Podcasts & RSS Feeds
Most Active Stories
- Video: Watch Nina Pham, First Nurse With Ebola, In Emotional Sendoff At Hospital
- A 64-Mile Bike 'Superhighway' Will Connect Fort Worth To Dallas
- Here Are 39 Things You Should Do In Texas Before You Die
- 2nd Patient Who Tested Positive For Ebola Is A 26-Year-Old Nurse
- Dallas County Tells 75 Presbyterian Workers To Stay Home
Fri August 23, 2013
Last Minute Shots Mean Long Lines At Health Clinics
A long line formed outside the Dallas County Health and Human Services building on Friday. Most were parents waiting to get their child immunized before the first day of school on Monday.
Schools require that students be up to date on all of their required shots, but the recent outbreak of measles in North Texas may also have prompted some parents to take immunization more seriously.
Health Department Directory Zachary Thompson said he’s concerned about parents who are reluctant to have their children get shots.
“There’s a pocket of homeschoolers or people other there who don’t believe in vaccinations and what we can see from the measles outbreak is the importance of getting our children immunized,” Thompson said. “The measles (mumps) rubella vaccine can really prevent these types of outbreaks.”
So far, 15 cases of measles have been reported in Tarrant County and five in Denton County. They've all been traced to Eagle Mountain International Church in northwest Tarrant County. The number of cases prompted state health officials to issue an alert. No cases of measles were reported in Texas last year.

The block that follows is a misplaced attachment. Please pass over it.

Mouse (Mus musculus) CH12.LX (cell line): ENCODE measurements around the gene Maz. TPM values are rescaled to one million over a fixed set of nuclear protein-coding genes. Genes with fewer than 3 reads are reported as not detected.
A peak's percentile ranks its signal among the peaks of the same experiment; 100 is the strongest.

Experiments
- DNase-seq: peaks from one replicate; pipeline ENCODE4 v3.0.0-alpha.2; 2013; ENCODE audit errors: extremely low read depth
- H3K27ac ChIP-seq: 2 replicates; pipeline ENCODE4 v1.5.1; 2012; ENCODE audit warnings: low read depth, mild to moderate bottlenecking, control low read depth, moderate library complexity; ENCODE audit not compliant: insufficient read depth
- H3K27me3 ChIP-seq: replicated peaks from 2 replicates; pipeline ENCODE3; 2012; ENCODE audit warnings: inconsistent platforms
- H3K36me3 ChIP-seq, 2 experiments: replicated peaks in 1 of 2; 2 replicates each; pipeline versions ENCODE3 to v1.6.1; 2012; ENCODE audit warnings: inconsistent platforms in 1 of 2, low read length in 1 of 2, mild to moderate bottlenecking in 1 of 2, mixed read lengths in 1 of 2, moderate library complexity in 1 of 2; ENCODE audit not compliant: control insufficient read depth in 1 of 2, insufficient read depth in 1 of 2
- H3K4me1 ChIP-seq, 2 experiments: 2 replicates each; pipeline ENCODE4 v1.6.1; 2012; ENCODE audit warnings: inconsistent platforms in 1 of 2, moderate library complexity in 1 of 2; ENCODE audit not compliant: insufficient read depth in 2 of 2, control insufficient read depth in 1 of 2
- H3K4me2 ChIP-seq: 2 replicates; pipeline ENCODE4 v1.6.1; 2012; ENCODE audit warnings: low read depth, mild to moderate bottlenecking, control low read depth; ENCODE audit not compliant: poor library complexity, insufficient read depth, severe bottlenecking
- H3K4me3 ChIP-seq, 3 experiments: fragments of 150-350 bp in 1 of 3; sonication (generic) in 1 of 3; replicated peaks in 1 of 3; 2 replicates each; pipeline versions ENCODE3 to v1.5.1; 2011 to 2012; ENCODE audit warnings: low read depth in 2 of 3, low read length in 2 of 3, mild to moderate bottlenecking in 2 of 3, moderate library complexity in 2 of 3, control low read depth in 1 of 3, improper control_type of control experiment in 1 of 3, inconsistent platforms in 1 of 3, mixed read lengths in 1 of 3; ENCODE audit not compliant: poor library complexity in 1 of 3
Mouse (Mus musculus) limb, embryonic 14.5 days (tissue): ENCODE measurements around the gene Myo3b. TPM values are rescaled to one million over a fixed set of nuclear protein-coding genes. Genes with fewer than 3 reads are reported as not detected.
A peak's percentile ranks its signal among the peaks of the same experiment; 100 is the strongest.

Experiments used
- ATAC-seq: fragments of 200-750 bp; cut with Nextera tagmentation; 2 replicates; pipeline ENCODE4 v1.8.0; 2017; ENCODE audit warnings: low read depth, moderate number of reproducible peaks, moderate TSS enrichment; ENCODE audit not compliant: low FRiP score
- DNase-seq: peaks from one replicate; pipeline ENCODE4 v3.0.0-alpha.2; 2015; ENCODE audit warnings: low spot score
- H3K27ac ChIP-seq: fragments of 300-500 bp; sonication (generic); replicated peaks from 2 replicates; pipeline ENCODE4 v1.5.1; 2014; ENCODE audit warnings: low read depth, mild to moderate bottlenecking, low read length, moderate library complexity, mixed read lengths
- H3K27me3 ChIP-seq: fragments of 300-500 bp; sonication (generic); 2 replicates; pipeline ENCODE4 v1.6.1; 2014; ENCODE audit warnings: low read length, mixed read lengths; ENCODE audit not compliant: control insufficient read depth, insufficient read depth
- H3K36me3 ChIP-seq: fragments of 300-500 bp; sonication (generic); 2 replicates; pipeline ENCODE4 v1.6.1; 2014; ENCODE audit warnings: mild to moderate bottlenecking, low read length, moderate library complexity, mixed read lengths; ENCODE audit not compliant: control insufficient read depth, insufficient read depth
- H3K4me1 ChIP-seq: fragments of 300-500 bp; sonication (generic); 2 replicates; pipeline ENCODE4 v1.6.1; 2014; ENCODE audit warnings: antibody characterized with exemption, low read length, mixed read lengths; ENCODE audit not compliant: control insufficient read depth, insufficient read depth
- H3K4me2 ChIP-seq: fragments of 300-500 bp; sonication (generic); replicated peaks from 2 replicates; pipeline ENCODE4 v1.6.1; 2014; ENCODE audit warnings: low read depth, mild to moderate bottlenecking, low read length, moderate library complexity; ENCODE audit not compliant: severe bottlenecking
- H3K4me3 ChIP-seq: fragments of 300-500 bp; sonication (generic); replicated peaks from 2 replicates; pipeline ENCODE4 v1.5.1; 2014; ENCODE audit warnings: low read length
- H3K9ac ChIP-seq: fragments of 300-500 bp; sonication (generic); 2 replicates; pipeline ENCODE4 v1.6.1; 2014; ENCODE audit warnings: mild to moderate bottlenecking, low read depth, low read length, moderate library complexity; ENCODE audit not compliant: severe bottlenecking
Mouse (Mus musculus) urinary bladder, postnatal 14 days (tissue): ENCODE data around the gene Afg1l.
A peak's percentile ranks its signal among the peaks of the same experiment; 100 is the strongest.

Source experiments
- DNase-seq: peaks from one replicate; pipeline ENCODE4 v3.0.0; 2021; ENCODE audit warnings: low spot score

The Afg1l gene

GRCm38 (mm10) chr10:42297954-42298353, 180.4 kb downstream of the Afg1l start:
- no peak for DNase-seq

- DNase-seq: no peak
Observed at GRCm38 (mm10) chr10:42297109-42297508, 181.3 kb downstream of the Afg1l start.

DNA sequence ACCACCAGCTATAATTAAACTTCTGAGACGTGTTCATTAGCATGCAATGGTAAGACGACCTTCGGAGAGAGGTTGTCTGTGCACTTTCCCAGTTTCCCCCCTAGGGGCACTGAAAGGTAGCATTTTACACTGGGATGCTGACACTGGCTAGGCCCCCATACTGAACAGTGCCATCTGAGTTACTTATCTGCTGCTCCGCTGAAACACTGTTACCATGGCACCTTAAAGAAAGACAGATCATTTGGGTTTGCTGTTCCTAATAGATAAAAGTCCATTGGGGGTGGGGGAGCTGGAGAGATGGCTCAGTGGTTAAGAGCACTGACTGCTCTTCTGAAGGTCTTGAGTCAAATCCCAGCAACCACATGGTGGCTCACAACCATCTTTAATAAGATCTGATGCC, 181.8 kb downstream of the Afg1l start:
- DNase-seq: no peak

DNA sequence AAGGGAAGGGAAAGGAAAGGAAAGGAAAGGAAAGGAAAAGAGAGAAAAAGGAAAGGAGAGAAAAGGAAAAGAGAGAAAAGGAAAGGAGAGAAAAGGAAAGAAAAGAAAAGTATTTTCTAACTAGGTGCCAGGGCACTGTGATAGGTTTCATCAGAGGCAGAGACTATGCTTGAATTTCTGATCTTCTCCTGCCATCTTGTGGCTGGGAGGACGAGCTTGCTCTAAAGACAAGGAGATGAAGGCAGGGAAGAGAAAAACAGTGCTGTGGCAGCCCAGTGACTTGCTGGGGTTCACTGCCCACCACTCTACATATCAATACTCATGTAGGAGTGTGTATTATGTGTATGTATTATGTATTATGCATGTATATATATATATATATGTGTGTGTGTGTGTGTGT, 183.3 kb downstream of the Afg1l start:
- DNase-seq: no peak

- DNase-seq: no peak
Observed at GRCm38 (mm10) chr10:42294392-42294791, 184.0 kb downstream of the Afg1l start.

Thompson said schools have done a good job of educating parents, but many still wait till the last minute.
“In May there’s no waiting,” he said. “You wait till Friday before school starts on Monday, the estimated time once you get in here could be another 30 minutes to an hour (and) you may have waited an hour outside.”
Jason Guthers, who stood in line with his daughter, Adrianna Garcia, said he was more worried about the heat than the measles since he and his daughter were up to date on their measles shots. They were there so she could get other vaccines.
But he was perplexed about the recent crop of measles cases.
“That is something scary,” Guthers said. “It’s just surprising there was a measles outbreak period if you ask me.”
So far, at least 5,000 children have visited the six county-run immunization clinics in August, according to Thompson. The main clinic on North Stemmons Freeway has averaged 300 to 400 children a day this week.
Parents who didn’t get their child vaccinated before school begins can still take care of business at any of the county-run facilities located around the city. The county’s website has detailed information about hours of operation and cost of the visit.